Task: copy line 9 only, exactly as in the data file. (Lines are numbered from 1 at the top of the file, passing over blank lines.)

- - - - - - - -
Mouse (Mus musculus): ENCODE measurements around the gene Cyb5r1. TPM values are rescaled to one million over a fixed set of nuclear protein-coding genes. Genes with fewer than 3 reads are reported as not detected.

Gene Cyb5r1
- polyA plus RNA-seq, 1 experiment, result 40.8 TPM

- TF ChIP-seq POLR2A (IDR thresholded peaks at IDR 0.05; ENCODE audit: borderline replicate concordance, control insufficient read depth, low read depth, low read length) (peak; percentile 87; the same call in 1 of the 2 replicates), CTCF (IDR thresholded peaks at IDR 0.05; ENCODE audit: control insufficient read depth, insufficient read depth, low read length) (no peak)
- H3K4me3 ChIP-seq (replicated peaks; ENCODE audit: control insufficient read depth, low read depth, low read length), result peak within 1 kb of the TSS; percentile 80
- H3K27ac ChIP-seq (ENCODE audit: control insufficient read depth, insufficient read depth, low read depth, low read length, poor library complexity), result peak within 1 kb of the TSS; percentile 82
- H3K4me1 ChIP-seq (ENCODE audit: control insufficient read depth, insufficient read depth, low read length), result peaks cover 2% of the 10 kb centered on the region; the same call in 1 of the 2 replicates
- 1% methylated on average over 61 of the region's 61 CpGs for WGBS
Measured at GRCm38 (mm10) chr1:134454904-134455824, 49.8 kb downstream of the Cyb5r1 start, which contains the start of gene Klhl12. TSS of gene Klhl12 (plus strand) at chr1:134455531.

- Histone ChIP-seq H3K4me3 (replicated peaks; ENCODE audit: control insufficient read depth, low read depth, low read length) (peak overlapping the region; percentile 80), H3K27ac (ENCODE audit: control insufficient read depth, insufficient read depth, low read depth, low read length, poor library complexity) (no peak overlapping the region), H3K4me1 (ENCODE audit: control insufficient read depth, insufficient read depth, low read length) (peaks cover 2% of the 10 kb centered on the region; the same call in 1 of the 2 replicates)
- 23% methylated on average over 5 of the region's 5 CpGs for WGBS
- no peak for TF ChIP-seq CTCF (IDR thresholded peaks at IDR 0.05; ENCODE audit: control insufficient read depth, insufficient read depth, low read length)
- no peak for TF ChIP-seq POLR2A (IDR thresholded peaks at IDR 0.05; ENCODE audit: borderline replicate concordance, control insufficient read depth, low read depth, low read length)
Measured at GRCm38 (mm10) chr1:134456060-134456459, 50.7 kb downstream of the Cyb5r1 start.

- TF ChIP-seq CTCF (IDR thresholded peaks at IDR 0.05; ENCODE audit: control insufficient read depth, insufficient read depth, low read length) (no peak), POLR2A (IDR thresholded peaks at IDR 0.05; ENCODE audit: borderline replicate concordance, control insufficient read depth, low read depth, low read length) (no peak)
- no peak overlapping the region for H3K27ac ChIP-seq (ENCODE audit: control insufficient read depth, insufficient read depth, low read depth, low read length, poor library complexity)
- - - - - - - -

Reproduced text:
Measured at GRCm38 (mm10) chr1:134454904-134455824, 49.8 kb downstream of the Cyb5r1 start, which contains the start of gene Klhl12. TSS of gene Klhl12 (plus strand) at chr1:134455531.